It's a small moment in a sprawling Shakespeare play. Most people miss it. A nobleman named Mortimer has been locked up by the king, who decrees: Don't anyone say "Mortimer" in my royal presence. That name is forbidden. But one of Mortimer's allies has a plan. He wants to give the king a little bird, a starling. Starlings, Shakespeare knew, can mimic sounds and repeat words over and over, and this starling, the friend says, "shall be taught to speak nothing but "Mortimer" — so when the king accepts his gift bird, from then on, he'll hear nothing but the name he loathes, "Mortimer, Mortimer, Mortimer ... "
Shakespeare wrote about the gift-starling in his 1590s play Henry IV, Part 1. Three hundred years later, a drug manufacturer in New York City decided to celebrate Shakespeare's reference by releasing a bunch of real starlings in Central Park ...
Eugene Schieffelin not only worked in the pharmaceutical business but also was a member of the American Acclimatization Society, a group dedicated to the exchange of plants and animals across the world ("invasive species" was not a familiar term in the 1890s). And according to legend, he looked through all of Shakespeare's plays, and every time the Bard referred to a bird, Eugene decided to bring that bird from Europe to New York and let it go free. No one knows whether he gathered all of the birds that pop up in Shakespeare, but he did definitely release about 60 starlings that day.
Lots O' Birds
Those birds flew off and ... multiplied. They multiplied so successfully, they can now be seen across North America, sitting on power lines, swooping by in great flocks on late fall afternoons. In his new book about avian life, The Thing with Feathers, Noah Strycker says some starling flocks have been "documented to contain more than 1.5 million birds," an enormous concentration of individuals, which got Noah wondering: Are starlings the biggest animal show on Earth?
Well, they're gorgeous when they swoop together, but no, they aren't the biggest.
Noah (who apparently likes to count) has assembled a ranking of the biggest animal gatherings in nature, and I found his list fascinating. It starts with those gigantic streams of foraging ants, army ants, which move continuously in groups called "raids." A raid may devour 500,000 little animals a day, and the biggest ones can be a million strong. So that's where we start:
Next come the starlings. When they flock, you can watch a crazy collection of apparently crisscrossing animals never bumping into one another, and they do it in the open air.
Humans occasionally gather in greater-than-starling concentrations. Noah chose "the world's largest ever single-artist concert," a 1994 Rod Stewart performance at Copacabana beach, in Rio de Janeiro, as his big-time human flocking. (If it had been me, I'd have gone for a Hindu gathering, the Maha Kumbh Mela in India, where I bet they easily get crowds of 7 or 8 million — but, hey, Rod Stewart definitely outdraws any celebrity starling.)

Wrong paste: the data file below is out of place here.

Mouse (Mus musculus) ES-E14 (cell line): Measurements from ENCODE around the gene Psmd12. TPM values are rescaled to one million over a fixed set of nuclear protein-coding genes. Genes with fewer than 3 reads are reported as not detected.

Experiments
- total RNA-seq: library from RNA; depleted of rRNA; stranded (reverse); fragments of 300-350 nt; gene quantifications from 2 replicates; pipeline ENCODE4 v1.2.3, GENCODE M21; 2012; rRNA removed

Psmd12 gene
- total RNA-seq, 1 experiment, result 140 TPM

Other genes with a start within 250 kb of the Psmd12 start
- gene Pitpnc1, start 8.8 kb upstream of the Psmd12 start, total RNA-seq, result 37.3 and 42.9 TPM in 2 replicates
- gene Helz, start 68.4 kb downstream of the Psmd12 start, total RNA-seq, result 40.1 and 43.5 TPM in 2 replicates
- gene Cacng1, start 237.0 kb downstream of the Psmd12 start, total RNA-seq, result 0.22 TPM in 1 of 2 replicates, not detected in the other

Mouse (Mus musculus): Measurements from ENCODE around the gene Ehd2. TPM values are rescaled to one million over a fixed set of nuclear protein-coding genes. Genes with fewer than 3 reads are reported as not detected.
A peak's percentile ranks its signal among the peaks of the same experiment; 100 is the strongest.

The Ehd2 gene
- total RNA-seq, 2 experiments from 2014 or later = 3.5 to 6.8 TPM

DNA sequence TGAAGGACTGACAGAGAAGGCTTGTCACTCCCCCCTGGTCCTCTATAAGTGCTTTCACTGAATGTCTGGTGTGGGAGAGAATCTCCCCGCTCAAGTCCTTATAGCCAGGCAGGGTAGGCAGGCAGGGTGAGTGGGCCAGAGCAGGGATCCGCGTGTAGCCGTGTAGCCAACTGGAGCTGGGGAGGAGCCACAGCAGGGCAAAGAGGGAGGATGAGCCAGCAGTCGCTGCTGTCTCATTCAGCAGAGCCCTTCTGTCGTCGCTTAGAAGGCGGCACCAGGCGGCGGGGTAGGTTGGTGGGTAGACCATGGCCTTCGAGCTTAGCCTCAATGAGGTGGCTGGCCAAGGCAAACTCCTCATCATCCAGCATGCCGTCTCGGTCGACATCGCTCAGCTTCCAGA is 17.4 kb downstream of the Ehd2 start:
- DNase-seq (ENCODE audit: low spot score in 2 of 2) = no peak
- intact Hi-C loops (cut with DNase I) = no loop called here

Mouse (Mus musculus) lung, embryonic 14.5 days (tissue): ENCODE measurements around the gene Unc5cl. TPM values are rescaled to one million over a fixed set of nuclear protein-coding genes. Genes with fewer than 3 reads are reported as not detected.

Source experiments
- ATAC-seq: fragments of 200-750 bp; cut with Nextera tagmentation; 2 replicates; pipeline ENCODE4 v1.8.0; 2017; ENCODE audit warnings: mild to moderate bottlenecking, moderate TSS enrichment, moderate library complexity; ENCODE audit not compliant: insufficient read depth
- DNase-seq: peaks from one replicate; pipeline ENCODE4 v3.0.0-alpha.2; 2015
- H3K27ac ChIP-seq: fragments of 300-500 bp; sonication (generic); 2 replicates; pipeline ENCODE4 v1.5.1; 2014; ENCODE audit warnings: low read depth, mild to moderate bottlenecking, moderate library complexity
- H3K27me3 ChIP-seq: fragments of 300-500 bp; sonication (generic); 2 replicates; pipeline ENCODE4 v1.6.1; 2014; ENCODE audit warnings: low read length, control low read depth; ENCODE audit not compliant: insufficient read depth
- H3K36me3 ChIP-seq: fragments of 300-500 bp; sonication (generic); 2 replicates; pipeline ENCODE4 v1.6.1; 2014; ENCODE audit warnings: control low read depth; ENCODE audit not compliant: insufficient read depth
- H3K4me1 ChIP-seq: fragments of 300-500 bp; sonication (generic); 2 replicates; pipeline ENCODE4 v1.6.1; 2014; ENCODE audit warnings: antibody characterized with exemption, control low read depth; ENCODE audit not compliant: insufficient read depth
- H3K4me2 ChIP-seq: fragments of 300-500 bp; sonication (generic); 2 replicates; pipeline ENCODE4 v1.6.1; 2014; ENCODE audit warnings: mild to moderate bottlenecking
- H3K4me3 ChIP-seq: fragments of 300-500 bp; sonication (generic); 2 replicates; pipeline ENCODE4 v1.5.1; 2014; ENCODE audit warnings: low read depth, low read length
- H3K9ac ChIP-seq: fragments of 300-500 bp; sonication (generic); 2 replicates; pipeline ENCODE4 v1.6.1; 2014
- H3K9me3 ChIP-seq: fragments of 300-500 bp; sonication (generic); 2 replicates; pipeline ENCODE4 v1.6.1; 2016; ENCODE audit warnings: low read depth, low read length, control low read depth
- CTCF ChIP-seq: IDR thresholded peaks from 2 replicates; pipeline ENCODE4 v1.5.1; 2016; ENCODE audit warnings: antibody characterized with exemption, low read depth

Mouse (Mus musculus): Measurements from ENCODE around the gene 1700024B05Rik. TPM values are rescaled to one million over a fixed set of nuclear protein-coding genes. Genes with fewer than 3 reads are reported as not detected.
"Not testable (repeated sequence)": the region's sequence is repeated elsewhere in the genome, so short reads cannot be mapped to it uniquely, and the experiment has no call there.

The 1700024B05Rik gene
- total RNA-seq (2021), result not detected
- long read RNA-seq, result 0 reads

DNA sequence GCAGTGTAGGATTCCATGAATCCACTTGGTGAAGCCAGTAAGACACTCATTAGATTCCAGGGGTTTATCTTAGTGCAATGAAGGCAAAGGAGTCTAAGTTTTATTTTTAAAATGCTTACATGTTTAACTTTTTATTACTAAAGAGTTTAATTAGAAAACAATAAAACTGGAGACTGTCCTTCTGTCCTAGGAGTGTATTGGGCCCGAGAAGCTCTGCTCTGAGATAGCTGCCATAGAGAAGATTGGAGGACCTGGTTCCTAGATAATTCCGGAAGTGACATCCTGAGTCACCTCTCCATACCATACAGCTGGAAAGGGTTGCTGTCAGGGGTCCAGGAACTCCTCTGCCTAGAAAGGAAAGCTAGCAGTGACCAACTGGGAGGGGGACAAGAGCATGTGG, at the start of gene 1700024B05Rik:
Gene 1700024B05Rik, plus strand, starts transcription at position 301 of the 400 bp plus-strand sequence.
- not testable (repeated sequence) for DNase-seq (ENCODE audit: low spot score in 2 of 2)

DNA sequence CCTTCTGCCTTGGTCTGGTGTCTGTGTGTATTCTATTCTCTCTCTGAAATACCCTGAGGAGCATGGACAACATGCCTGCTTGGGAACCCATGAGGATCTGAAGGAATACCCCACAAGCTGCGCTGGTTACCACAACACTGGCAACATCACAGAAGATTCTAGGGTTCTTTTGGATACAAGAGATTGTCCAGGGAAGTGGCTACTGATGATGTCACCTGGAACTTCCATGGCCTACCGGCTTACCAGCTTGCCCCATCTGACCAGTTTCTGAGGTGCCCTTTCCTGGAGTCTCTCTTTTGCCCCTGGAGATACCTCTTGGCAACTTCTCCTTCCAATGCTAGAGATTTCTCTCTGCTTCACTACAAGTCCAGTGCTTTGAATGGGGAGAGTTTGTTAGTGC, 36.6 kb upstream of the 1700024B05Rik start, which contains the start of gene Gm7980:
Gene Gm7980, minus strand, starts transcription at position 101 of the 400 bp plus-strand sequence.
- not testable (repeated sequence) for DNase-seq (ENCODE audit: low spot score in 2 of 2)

Next up are passenger pigeons, the animals nature writer Aldo Leopold called a "living wind'; so many birds would swarm across the sky, they'd cloud out the sun, and just the flapping of their wings sounded like a tornado's roar. They easily top ants, starlings and humans in numbers. Though they've gone extinct, back in the day a single flock was formidable.
This next one's a sleeper. I'd forgotten all about herring, and had no idea their schools could be this big, but big they are: A single group may contain "several billion fish" in masses that measure 3 miles across.
But the champion, the greatest assembler in known animal history, says Noah, was the Rocky Mountain locust, "a type of grasshopper that used to range across the western United States. A single locust swarm was once estimated to weigh 27 million tons, including (drum roll, please) ... 12 trillion insects."
That gathering, called "Albert's Swarm" for the Nebraska physician who described it in 1875, "apparently covered an area the size of California a quarter-mile deep." It was 1,800 miles long and 110 miles wide. "If starlings ever formed a block that big," Noah writes, "it would weigh twice as much as the living human race."
Shockingly, 28 years after Albert saw that flock, Rocky Mountain locusts disappeared. Something wiped them out, totally. The last time humans saw a wild Rocky Mountain locust was in 1902. Scientists are still debating the cause, but the message is clear: Just because you see a lot of critters today, doesn't mean they will be here tomorrow.
And, weirdly enough, that's what may be happening to the European starling. In America, thanks to Schieffelin and his Central Park release, the birds are still everywhere. You can't not see a starling when you drive along a road with power lines — but, writes Noah, "The Royal Society of the Protection of Birds recently reported that numbers of starlings in the United Kingdom have fallen between 80 and 90 percent in the past thirty years, the largest decline of any British farmland bird. Nobody knows why."
This keeps happening.
Noah Strycker's new book, The Thing with Feathers: The Surprising Lives of Birds and What They Reveal About Being Human, is a collection of lovely, provocative little essays about birds; it's where I found his musings about flocks. I'd been thinking about starlings anyway, because a few weeks ago I bumped into four outlaw starlings, birds who brazenly stayed on a power wire when everybody else was zooming off, and I blogged about them. If you want to see (thanks to filmmaker Dennis Hlynsky) four little guys defying the rules, check out my post: "The Starling That Dared to Be Different."